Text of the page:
I’ll only warily assert anything into the faith type of knowing, and “beyond a reasonable doubt” is a luxury reserved for very few aspects of Biblical history. In general, I’m wary to assume that I know anything with more certainty than I know that I’ve got two feet on the ground, and even that is fair to call suspect. Going down the ladder, none of the theories I’m willing to work with can really be proven false, so I’m lowering the bar; falsifiability is too strict a standard for ancient history. Even without it, historians can establish things that are worth trying to establish. So how far down should I go?


Now that we’ve got a scale of knowing things about the history of early Christianity, I’m going to be the devil’s advocate and pose a reach/fringe theory that Jesus was a demagogue and a hypocrite. Its purpose is to serve as a criterion for judging other theories, and for establishing the legitimacy (in my eyes) of theories of ancient history. I’ll consider your theory if it is more plausible than the theory that Jesus was merely a human demagogue.

Here is the theory: Demagogues are people who preach a populist message, often to the poor, while themselves living within the means that they criticize.* Demamgogues happen. People want supernatural, and a demagogue can convey that without doing anything impossible. Here is the case that Jesus was living large, using only evidence from the Gospels, the most legitimate accounts of the Life of Christ: getting his hair perfumed, breaking Sabbath by not fasting, the thousands of loaves, the parable for rich people. From this theory it makes sense that he would say he isn’t having wine tomorrow night, and it explains the doting entourages that retrieved him donkey and presented lepers and blind people to him.

This theory is reach/fringe, but it errs on the side of pragmatic. It obviously has lots of problems as a theory, but that’s the point. I think that a more sympathetic read is at least as plausible, but also that a reasonable person could believe all of this.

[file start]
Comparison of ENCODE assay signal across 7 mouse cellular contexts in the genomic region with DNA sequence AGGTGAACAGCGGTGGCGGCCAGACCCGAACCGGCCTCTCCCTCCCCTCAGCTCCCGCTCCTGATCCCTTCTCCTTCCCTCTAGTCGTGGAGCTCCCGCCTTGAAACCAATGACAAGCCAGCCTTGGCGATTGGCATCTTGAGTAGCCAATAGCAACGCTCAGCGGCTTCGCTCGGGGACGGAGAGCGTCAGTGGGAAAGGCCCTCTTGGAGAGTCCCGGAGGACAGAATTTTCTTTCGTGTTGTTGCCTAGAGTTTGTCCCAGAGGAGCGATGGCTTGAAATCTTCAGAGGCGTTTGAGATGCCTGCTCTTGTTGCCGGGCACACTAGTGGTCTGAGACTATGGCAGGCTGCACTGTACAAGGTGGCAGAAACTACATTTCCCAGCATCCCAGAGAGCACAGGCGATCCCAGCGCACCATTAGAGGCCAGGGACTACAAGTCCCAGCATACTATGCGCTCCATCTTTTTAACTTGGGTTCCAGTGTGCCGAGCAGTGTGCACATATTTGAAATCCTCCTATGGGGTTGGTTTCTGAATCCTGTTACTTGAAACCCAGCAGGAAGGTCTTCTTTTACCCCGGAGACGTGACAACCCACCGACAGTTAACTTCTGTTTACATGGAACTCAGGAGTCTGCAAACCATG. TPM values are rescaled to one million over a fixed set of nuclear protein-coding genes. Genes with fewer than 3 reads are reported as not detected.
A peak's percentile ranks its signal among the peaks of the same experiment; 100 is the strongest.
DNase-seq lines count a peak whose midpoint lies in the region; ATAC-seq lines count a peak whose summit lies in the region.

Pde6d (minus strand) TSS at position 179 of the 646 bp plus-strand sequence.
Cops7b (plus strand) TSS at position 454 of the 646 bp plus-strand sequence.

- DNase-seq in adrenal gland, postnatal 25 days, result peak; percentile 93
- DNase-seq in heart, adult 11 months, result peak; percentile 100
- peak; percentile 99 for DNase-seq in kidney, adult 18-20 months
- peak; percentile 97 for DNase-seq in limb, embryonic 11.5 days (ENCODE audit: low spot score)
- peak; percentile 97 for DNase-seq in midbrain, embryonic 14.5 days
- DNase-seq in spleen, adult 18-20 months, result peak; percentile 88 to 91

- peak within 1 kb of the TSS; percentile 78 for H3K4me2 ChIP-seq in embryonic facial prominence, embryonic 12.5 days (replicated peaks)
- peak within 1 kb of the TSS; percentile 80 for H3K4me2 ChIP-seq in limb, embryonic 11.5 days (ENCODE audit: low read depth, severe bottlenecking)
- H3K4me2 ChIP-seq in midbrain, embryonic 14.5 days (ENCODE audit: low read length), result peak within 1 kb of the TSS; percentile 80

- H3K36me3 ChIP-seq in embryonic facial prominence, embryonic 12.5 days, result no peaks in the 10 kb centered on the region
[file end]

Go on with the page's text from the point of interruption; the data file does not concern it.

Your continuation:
Whether it is right or wrong is irrelevant. It is at least as true as the New Testament case against (for example) homosexuality *. Things I’m willing to work with: I think Q passes the test, also the existences of Herod and Pilate *, even the existence of Godfearers.

These theories that I’m willing to work with are above the border between reach/fringe and pragmatic. That’s the line I’ve drawn in helping myself know what I think.

2 Responses to “What it means to know things about early Christianity”

What about approaching the text as a means of establishing what the author intended rather than focusing on the protagonist? By focusing on the author’s agenda, the role(s) within the narrative become, at least for the time being, irrelevant, right? So, for example, the prayer of Jesus in John 17, which is the last of the Johannine farewell addresses before the Passion, paints Jesus as a demagogue but doesn’t necessarily mean that he was one. However, an honest examination of the language therein leaves the critic with few alternatives but to conclude that a demagogue is being portrayed. Wouldn’t you say?

Cass added these pithy words on Apr 10 12 at 05:00

Oh that’s neat. It never even occurred to me that a gospel writer/editor could want to paint an explicitly unflattering picture of Jesus. I’m thinking of the criterion of embarrassment: events that would be hard to explain from a hagiographic perspective have more credibility than those that are, for example, consistent with prophecy and painting a prophetic picture.

I’m with you that an author’s agenda tints the lens that we are seeing everything through. I guess I was lumping that in between cultural context and literary form, but I can see that it is its own special category. Of course, it doesn’t buy me much because we don’t know who wrote what when, or how much any of it was edited, or why; it only raises more questions and pushes everything to more specious types of knowing. Thanks for the thoughts.

admin added these pithy words on Apr 10 12 at 16:48